Worlds of Dissent analyzes the myths of Czech resistance popularized by Western journalists and historians, and replaces these heroic victory narratives with a picture of the struggle against state repression as dissidents themselves understood and lived it. Their diaries, letters, and essays convey the texture of dissent in a closed society.
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Jonathan Bolton is Professor of Slavic Languages and Literatures at Harvard University.Review:
Western scholars of the Cold War have only recently begun to try to reconstruct what life was actually like in Eastern European societies during the Soviet era. And until the publication of this book, the phenomenon most central to the Western narrative of communism’s collapse―dissident opposition―had escaped this treatment. In an intelligent, fluent study of Czechoslovak dissent in the 1970s and 1980s, Bolton pushes aside the mythologized image of Czechoslovak dissidents and examines the diverse and sometimes conflicted ways they went about their lives. He is not so much deflating the political influence or courage of dissidents such as Václav Havel and Adam Michnik as he is ‘explaining the texture and psychology of dissident life,’ breaking down the compartmentalized notions of dissidence and ordinary life and allowing them to flow together. In doing so, he affords a much broader understanding of what constituted a defection from regime orthodoxy, including the role of the underground music scene and the free thinkers and artists whose work predated the existence of a ‘dissident’ label. (Robert Levgold Foreign Affairs 2012-09-01)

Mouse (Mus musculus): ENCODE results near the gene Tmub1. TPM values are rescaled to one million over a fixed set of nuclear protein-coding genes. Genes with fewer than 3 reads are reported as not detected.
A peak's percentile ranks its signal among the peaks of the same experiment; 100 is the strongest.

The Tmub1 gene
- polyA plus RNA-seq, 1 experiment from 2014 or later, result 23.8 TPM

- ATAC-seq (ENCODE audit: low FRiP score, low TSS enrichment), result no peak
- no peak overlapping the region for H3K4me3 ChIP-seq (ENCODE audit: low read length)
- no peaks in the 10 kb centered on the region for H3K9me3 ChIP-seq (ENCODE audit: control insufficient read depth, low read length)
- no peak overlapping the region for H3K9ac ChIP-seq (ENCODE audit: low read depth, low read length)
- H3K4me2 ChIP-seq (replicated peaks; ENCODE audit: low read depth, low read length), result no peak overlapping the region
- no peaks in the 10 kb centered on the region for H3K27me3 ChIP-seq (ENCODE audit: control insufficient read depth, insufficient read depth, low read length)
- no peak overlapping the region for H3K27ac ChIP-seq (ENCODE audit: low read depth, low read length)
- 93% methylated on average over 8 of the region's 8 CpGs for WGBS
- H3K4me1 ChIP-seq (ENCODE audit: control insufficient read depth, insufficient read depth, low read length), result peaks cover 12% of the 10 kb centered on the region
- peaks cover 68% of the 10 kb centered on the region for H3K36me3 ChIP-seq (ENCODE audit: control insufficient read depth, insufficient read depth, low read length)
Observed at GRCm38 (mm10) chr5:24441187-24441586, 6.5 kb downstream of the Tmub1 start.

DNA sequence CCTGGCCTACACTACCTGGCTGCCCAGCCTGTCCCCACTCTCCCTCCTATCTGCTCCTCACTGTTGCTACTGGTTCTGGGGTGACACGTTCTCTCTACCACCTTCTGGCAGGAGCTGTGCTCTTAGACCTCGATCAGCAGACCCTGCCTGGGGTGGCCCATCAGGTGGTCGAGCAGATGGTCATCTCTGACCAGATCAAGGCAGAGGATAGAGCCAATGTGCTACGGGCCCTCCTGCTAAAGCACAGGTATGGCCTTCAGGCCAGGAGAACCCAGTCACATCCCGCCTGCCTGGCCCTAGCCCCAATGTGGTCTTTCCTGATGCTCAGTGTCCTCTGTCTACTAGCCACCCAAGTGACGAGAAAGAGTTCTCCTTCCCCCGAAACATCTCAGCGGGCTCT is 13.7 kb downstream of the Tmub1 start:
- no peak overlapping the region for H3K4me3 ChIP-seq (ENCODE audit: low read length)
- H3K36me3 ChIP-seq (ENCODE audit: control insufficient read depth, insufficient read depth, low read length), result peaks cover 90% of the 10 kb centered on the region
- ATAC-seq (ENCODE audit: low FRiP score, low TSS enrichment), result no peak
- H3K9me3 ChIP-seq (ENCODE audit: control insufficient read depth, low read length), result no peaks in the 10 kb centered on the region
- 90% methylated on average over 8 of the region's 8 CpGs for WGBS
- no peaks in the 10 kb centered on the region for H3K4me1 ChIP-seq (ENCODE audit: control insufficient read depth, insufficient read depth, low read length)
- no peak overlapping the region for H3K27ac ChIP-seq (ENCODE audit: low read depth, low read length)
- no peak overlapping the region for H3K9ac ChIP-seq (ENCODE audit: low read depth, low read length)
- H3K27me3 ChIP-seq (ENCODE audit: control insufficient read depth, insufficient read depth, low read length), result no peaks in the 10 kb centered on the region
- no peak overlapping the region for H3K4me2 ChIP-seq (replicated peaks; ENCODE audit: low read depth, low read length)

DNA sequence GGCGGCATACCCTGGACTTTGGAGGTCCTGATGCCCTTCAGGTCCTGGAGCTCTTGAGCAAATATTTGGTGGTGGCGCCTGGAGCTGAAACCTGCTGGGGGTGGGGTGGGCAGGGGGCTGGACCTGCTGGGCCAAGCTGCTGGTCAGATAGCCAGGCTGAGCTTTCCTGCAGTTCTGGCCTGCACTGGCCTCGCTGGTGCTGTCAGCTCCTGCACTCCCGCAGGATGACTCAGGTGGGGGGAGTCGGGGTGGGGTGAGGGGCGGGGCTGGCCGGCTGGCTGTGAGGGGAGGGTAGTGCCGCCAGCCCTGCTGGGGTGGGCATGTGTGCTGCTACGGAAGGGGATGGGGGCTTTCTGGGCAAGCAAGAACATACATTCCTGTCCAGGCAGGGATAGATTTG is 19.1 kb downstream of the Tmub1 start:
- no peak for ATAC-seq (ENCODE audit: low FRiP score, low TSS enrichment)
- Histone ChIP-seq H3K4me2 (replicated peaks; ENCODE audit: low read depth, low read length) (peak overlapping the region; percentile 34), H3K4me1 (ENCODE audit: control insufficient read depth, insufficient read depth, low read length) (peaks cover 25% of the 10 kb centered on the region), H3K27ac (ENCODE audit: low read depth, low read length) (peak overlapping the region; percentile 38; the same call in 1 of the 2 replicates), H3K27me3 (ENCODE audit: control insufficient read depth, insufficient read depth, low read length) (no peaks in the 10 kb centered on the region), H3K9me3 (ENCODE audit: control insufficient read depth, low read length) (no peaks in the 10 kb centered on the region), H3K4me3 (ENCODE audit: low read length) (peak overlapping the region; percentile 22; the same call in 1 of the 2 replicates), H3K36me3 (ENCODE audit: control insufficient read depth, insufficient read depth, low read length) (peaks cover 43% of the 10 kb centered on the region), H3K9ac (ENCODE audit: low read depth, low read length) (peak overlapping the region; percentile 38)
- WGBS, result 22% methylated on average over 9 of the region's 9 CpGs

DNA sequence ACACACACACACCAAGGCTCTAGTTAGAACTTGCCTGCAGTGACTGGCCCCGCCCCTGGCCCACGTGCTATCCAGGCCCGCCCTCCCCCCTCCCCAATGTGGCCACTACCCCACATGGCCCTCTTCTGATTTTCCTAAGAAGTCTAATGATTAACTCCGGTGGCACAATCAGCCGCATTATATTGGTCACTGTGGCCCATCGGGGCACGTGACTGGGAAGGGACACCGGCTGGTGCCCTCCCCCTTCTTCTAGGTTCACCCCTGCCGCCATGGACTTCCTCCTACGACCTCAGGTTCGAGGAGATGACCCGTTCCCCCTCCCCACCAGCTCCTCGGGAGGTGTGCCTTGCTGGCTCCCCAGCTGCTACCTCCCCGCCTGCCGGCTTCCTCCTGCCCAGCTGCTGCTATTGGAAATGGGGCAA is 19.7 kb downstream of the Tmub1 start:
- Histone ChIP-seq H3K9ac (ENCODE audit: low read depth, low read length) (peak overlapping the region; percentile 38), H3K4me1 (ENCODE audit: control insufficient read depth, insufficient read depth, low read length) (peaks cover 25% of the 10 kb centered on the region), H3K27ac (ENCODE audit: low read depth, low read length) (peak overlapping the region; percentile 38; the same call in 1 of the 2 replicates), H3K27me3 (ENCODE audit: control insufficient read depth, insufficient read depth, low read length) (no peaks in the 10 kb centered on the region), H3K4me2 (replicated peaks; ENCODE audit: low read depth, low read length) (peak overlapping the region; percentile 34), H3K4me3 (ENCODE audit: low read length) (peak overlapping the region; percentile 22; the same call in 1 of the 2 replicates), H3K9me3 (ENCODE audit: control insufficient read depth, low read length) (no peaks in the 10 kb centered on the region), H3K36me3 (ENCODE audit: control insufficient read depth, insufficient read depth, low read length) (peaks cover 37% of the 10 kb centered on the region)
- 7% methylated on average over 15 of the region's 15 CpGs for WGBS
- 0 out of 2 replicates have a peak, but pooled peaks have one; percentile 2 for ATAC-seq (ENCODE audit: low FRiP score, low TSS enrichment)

Jonathan Bolton’s inquiry into the formative years of Czech dissent responds by taking dissidents off the Cold War pedestal they never wanted, and telling the stories they told to and about themselves. Though such stories are often the stuff of legend rather than hard fact, Bolton appreciates their importance in creating group identity. Taking the stories seriously allows him to replace haloes with something much more human―a sense of the thrill, the happenstance and the grind that marked dissidents’ lives. The result is a new and very welcome type of narrative about dissent, one that respects but does not exaggerate its place in the history of Communism. Through diaries, memoirs, letters, oral history and samizdat debates, Bolton brings to life the key moments of the 1970s when men and women struggled to make sense of what had befallen their country and of themselves as non-conformists. An act such as signing Charter 77, a petition calling on the government to honor its human rights obligations, emerges as a thoroughly social, contingent experience, something to be negotiated with recruiters, gatekeepers, companions and spouses, rather than just an impulse of conscience. (Kieran Williams Times Literary Supplement 2012-06-08)
Jonathan Bolton’s fascinating and sensitively argued study of the period, Worlds of Dissent, shows how little consensus there was about dissent itself. The Czech resistance, like all others before and since, was riven by controversies―dividing reform-minded or former Communists from those who had never joined the Party―and by different ideas about how to respond to the ‘crisis of the Charter’ prompted by the state’s vicious crackdown. (Michael Weiss Wall Street Journal 2012-06-07)
The Arab Spring saw more than 300,000 protesters in Cairo’s Tahrir Square bring down Hosni Mubarak. But did these protesters represent the average Egyptians who stayed home? Writing about another equinox―the 1968 Prague Spring that introduced liberal reforms to communist Czechoslovakia and provoked a Soviet crackdown―Jonathan Bolton examines in Worlds of Dissent how revolutionaries speak for a nation... The author’s nuanced view of Czech activism is helpful in understanding the Middle East’s blithely named ‘Facebook revolutions’ as they enter their second year. (Justin Moyer Washington Post 2012-05-11)
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